Skip to content

Some Penticton pharmacies gearing up to start handling minor ailments

Pharmacists will be able to prescribe some medicines starting June 1
Prescription drugs are seen on shelves at a pharmacy in Montreal, Thursday, March 11, 2021. Pharmacists will be able to start assessing and writing prescriptions for minor ailments in B.C. starting on June 1. (THE CANADIAN PRESS/Ryan Remiorz)

Pharmacists across B.C. and in Penticton are preparing for the second phase of expanded prescription powers to start June 1.

The provincial government initially expanded the ability for pharmacists to renew prescriptions and administer more vaccines.

“Now starting in June, we’ll be able to prescribe for minor ailments,” said Dr. Brayden Zaharia, a pharmacist a Well Pharmacy in Penticton. “That means that we’ll be able to actually write prescriptions, which previously we would have had to send people to the doctor for.”

The list of ailments is limited, but includes ailments such as acne, allergies, eye infections, skin conditions, heartburn, headaches, shingles, ulcers, mouth sores and nicotine replacement.

“We’re trained in school nowadays to do the assessments anyways, looking for red flags, signs where things like a splitting headache could be something more serious like a stroke, and we refer them on to a higher level of care,” said Zaharia.

The goal, which is something that pharmacists like Zaharia support, is shifting away some of the lesser issues from general practitioners and walk-in clinics to allow them to have more time for patients with more complex or critical issues.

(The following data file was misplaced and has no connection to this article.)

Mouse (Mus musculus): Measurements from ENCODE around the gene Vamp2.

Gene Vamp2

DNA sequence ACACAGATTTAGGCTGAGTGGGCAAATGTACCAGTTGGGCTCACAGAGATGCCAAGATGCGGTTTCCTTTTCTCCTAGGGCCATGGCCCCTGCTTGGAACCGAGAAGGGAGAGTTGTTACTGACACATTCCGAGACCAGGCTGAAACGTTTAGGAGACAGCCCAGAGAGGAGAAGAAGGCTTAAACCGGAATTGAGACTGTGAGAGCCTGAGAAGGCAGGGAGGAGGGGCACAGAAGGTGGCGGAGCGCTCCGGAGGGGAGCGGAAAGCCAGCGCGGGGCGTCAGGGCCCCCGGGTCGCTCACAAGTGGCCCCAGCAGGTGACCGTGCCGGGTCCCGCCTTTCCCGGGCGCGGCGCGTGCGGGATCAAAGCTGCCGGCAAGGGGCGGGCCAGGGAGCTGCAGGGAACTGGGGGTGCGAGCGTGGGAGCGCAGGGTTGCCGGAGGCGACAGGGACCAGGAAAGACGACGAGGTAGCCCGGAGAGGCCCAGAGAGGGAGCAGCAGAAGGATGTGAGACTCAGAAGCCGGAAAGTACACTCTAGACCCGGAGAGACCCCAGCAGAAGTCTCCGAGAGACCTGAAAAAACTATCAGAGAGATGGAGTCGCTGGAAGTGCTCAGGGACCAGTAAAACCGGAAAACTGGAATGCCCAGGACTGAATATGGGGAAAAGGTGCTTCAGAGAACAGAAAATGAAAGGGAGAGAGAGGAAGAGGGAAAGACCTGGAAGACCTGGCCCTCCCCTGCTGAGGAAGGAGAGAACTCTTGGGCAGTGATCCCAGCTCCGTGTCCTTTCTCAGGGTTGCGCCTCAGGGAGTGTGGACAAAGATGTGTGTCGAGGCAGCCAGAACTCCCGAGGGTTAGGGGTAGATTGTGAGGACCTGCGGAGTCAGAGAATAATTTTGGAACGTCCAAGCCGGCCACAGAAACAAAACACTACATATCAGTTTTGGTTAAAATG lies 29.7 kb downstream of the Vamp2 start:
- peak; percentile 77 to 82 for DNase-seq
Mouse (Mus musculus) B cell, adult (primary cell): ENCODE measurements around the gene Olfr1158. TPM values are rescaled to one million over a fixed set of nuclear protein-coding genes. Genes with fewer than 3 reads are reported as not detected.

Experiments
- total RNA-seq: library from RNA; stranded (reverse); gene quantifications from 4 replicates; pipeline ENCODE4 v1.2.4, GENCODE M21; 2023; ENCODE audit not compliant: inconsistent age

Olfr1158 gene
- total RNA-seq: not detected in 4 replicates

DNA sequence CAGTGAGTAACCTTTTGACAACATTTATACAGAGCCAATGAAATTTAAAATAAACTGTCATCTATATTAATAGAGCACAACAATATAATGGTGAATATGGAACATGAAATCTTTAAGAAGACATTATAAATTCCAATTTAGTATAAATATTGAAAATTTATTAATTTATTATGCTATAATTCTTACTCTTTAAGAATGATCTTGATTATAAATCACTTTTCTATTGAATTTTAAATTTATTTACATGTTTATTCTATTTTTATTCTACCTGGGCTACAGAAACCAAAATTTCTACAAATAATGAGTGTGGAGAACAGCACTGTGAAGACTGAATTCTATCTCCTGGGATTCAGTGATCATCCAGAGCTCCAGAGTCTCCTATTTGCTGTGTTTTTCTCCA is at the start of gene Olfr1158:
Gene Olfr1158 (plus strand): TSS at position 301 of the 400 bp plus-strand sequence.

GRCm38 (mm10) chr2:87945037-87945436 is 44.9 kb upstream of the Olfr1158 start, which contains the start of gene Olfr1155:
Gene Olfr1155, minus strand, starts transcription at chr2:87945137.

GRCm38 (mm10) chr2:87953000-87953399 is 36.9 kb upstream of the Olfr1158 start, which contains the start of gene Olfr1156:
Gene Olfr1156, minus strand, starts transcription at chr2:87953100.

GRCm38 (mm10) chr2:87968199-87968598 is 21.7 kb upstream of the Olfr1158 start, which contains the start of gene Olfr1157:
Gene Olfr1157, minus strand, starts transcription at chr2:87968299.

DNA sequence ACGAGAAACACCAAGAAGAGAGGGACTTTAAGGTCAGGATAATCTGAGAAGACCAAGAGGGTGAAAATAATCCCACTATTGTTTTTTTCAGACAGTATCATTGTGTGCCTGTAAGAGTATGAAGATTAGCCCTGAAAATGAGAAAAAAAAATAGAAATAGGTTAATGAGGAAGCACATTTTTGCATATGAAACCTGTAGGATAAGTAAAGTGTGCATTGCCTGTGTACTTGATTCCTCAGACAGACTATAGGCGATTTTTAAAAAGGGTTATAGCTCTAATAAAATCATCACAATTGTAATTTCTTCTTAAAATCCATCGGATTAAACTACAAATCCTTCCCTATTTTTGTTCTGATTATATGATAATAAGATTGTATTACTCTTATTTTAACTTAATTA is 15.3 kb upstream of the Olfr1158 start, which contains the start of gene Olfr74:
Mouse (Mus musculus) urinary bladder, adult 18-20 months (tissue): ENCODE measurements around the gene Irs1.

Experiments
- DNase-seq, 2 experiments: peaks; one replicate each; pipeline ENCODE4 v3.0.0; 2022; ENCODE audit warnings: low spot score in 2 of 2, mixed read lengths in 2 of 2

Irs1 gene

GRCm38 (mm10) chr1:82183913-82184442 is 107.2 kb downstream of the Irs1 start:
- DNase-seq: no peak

Things like prescriptions for opiates to deal with pain and other issues will remain in the hands of doctors to prescribe.

While the legislation to allow pharmacists to issue prescriptions takes effect June 1, not every pharmacy will be rolling it out immediately, if at all, and how it will work and look will be different from pharmacy to pharmacy.

Some pharmacies, like Well Pharmacy, will be rolling out an online booking system for people who need assessments.

Other pharmacies may not have enough staff to handle assessments for prescriptions, and people should ask their pharmacist if they feel comfortable with issuing prescriptions and if they are planning to do so.

READ MORE: B.C. pharmacists welcome new prescription powers, but eye administrative burden

To report a typo, email:


Don’t miss a single story and get them delivered directly to your inbox. Sign up today for the Penticton Western News Newsletter.



Like us on Facebook and follow us on Twitter.

Be Among The First To Know

Sign up for a free account today, and receive top headlines in your inbox Monday to Saturday.

Sign Up with google Sign Up with facebook

This site is protected by reCAPTCHA and the Google Privacy Policy and Terms of Service apply.

Reset your password

This site is protected by reCAPTCHA and the Google Privacy Policy and Terms of Service apply.

A link has been emailed to you - check your inbox.

Don't have an account? Click here to sign up

Brennan Phillips

About the Author: Brennan Phillips

Brennan was raised in the Okanagan and is thankful every day that he gets to live and work in one of the most beautiful places in Canada.
Read more